• KidWithKnife says:

      That is a problem that goes way beyond gaming videos and streaming and into pretty much all pop culture in general; saying that something sucks, no matter how childish, beside the point or generally irrelevant one’s reasoning is, gets hits and gets shares/retweets/etc. A lot of people LOVE shitting on something that someone else created. Aside from being generally obnoxious and obviously bad for creators and people who want to enjoy creative work, it’s also bad for criticism because it makes it easy for otherwise reasonable people to dismiss any criticism as just “hating”. Unfortunately I have no idea how to solve this problem.

  8. April March says:

    I have something to offer today: Lindsay Ellis’ video on Pirates of the Caribbean. Which is excellent (her stuff always is) but I’m posting here because it contains a very smart and interesting discussion on the relationship between investors, publishers and creative types – one that I’ve found very relevant for our dear favourite artform.

  9. notponies says:

    Always love to see a link to Jeff Vogel. That is all.

    • Michael Fogg says:

      He makes a good point how you should find YOUR reviewers whose opinions you can depend on due to similar taste. I found that RPS recently delegates the WITs to unknown newcomers. Nice of them to give them a chance to be published, but I’d really prefer to hear the opinion of John, Alec et al.

      • juan_h says:

        I agree that, all else being equal, a review from a familiar reviewer is more useful than one from an unfamiliar reviewer. However, you can still obtain useful information from an unfamiliar reviewer. It all depends on the text of the review. I don’t believe that the many, many words (hundreds? thousands?) in a Wot I Think are wasted just because I don’t recognize the byline.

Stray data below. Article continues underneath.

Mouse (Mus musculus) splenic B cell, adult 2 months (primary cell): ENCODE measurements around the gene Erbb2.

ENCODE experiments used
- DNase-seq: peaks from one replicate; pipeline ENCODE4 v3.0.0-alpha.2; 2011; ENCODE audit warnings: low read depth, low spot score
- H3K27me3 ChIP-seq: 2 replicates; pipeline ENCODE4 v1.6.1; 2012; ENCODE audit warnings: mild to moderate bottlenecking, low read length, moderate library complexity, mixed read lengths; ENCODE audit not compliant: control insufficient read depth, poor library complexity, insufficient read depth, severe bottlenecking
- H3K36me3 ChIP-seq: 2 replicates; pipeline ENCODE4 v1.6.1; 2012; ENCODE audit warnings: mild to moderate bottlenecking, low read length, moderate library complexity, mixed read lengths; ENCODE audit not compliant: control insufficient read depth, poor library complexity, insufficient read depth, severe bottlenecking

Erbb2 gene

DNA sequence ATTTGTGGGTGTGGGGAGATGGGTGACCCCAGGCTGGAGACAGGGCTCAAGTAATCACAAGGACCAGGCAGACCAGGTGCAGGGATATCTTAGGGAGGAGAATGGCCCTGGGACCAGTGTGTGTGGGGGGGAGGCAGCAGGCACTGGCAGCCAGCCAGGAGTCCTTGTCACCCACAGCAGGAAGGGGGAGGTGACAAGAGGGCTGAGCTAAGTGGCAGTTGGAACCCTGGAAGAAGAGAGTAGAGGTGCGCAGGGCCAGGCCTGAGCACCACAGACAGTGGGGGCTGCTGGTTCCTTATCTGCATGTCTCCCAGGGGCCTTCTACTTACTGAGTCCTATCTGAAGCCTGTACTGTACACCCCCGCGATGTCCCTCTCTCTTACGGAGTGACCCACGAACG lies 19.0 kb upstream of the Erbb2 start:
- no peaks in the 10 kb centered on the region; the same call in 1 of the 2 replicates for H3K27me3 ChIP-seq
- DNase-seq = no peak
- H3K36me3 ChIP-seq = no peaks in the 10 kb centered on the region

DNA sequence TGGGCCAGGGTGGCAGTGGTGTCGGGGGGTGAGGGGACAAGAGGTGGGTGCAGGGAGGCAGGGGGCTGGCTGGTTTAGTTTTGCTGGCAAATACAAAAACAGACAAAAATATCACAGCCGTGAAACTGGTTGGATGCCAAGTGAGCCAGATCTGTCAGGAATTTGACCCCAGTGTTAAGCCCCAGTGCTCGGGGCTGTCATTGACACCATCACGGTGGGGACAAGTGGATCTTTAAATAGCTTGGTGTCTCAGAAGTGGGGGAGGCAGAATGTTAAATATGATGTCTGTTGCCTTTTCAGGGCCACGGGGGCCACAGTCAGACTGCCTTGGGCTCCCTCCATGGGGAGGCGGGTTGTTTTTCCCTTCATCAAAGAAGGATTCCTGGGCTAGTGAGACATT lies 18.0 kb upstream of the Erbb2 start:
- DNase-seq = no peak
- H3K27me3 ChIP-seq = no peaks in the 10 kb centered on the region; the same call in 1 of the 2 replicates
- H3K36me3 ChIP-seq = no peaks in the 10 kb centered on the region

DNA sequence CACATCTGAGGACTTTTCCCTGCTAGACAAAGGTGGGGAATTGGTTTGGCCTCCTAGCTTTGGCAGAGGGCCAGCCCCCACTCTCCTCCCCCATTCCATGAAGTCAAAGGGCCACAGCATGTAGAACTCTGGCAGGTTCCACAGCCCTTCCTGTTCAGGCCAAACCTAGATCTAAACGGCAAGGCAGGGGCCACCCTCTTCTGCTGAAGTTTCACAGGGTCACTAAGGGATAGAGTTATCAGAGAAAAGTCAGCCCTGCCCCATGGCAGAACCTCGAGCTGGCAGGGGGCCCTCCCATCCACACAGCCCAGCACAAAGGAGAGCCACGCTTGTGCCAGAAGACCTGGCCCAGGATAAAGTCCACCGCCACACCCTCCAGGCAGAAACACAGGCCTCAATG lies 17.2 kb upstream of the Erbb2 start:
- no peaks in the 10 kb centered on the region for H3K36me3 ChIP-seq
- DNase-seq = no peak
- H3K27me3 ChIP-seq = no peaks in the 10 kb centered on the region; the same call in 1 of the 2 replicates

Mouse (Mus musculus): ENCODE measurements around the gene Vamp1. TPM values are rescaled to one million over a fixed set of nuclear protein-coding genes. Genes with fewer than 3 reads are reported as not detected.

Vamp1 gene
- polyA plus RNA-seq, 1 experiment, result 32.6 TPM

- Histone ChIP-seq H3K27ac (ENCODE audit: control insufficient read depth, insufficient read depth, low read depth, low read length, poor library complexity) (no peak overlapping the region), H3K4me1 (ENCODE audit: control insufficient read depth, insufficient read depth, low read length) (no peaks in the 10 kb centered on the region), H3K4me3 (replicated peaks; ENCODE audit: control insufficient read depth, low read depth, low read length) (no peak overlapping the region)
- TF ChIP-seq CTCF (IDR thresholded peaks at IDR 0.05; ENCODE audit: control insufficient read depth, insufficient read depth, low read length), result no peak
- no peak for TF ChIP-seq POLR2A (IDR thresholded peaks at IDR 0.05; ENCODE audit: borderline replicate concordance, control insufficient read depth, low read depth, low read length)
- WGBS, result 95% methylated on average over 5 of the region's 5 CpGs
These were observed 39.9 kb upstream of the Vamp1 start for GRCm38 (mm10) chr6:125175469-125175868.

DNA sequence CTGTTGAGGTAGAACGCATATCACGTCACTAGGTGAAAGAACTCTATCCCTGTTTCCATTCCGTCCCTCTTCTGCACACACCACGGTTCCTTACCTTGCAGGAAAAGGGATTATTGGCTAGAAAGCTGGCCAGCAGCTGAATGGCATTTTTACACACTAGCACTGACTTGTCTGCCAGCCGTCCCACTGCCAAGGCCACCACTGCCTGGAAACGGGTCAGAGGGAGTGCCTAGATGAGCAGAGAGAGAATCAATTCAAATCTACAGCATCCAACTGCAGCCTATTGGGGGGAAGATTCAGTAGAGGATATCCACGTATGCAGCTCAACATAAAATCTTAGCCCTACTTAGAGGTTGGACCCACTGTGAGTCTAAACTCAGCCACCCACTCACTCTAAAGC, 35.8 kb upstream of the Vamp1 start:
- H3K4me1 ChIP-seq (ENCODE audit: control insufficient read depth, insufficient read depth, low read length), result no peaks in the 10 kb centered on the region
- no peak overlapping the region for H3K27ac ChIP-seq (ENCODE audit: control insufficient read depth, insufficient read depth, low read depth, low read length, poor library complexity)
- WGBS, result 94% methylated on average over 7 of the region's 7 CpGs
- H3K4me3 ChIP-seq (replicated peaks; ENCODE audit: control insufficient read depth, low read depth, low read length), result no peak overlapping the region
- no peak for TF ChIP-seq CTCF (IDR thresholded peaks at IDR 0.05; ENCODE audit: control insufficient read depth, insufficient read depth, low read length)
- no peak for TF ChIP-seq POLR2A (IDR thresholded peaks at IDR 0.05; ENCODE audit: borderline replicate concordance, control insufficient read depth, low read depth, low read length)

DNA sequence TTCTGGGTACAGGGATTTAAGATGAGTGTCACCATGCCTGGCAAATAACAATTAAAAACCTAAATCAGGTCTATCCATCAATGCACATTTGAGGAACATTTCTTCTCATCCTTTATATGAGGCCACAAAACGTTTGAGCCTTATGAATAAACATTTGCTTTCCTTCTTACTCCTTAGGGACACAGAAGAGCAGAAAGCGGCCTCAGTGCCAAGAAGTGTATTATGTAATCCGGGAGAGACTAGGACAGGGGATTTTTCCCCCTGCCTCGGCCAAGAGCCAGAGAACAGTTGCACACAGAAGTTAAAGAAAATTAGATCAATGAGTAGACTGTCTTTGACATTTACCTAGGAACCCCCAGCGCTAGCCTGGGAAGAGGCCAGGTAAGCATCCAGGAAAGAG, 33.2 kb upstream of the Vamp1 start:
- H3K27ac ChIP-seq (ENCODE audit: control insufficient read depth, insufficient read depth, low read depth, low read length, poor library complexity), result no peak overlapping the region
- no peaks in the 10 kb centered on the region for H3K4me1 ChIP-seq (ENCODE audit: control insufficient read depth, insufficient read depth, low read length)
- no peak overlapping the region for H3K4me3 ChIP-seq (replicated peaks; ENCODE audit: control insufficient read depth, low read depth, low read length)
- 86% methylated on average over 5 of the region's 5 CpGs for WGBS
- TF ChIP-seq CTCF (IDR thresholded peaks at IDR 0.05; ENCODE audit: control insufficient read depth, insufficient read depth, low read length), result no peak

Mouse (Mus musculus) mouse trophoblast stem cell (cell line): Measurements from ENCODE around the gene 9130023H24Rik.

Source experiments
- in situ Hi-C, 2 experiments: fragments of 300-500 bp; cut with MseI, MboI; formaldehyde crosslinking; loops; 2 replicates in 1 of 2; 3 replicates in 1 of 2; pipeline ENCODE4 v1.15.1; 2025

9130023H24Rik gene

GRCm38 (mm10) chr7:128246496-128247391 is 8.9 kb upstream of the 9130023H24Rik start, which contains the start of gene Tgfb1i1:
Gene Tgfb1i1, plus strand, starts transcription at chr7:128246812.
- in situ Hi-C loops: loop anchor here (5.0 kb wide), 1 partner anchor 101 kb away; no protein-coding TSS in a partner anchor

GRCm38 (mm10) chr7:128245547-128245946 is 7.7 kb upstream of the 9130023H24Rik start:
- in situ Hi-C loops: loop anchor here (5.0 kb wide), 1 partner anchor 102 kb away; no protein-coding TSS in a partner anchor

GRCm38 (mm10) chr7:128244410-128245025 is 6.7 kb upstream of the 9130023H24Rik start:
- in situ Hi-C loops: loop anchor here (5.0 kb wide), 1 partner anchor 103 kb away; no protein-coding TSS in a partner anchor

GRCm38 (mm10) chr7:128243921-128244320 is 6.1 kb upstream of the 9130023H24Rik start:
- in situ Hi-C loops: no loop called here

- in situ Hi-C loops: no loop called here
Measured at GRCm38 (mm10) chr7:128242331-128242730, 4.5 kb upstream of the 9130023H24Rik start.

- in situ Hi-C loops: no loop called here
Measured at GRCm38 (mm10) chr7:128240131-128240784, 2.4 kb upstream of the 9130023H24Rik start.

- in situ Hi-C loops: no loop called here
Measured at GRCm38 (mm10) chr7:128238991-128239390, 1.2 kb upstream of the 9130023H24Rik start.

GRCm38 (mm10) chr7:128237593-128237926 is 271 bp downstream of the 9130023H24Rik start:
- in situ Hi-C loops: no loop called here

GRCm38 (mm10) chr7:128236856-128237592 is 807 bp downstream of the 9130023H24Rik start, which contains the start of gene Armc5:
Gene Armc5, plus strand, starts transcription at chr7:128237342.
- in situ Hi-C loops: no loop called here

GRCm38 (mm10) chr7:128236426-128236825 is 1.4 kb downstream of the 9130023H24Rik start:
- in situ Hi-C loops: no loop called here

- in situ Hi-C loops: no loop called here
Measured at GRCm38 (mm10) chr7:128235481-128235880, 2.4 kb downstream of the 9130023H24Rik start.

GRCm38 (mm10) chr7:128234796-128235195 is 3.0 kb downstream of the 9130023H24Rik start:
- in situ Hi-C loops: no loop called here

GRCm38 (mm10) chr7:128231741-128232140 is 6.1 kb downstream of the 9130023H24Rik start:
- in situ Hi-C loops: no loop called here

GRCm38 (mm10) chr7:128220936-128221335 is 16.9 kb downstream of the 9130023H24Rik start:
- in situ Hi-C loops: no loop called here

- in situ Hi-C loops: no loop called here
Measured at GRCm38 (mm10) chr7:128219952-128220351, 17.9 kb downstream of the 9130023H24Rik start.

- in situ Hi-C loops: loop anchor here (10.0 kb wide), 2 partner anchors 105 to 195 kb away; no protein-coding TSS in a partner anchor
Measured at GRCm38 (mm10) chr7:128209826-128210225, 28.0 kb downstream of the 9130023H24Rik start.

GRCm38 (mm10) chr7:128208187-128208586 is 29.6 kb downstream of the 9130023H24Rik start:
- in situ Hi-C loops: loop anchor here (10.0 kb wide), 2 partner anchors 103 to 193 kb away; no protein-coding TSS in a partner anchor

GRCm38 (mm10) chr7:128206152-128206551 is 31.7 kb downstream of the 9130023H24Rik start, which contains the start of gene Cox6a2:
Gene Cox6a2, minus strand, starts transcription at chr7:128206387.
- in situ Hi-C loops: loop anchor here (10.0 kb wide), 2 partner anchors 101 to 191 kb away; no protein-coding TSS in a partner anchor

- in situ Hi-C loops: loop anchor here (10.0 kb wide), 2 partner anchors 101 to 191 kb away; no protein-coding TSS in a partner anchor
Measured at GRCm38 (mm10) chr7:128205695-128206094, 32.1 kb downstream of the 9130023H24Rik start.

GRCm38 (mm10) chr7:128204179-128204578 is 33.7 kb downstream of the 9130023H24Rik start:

• notponies says:

        More than anything I relate to Vogel’s part at the beginning about seeing the same arguments brought up and rehashed again and again by new generations. Especially since Vogel is the longest surviving indie dev I know of.

        And it’s true about finding reviewers that match your tastes. Or failing that just look up raw gameplay footage on YouTube.

        • Michael Fogg says:

          When I’m looking for reviews or criticism what I really want is at least a degree of analysis and informed interpretation. Raw footage can be useful or curious but it doesn’t serve the same purpose.

  10. Enko says:

    I think reviewer culture in general is losing its credibility. A lot of things are done for shock value.

    I’ve lost count how many times I’ve read a scathing review of a game, or even a review that gave a mediocre score – then saw it on twitch, bought it and had a blast for weeks.

    Recently – Ruiner. Previously Mad Max. I still occasionally launch it and find a caravan to take down. Or a site to clear.

    Same with movies, except its almost in reverse – usually a 90%+ on review sites means movie is trash. Its been very consistent.

    30-80 range usually means someone tried something new and egomaniac with a WordPress wasn’t entirely comfortable with it while trying to churn through his daily quota of media to review.

    • Mikefoo says:

      What does “credibility” mean to you? Judging from your comment, it appears to mean “agrees with my opinion about something”. A major point of the linked article is that it’s perfectly fine to just disagree with someone’s review of a thing, without implying that it discredits the practice of reviewing things in general. Reviews aren’t there to validate you, nor should they be.

      And I think it’s great that you’ve found the “90%+ score = trash” shortcut. Though movies from every genre receive high scores, so I think you’ll be missing out on a lot if you stick to that rule rigidly.

  11. Cederic says:

    “people end up losing their jobs”

    Wait, am I meant to show empathy here?

    If you’re part of a 300 person team that can’t fund its existence without brutally exploiting young people then GOOD if you lose your job.

    There is plenty of sustainable employment out there, particularly for computer programmers. Get a real job that does good things.

    • fuggles says:

      I would say yes you are – I read that as a manager who cares for the employment status of their team.

      I’m not sure why people get so hostile towards a small company who has to rapidly learn how to upscale. People were thrilled to get a sequel to halo but now in retrospect they are bad because they took a gamble on a new IP and succeeded?

      Seems harsh.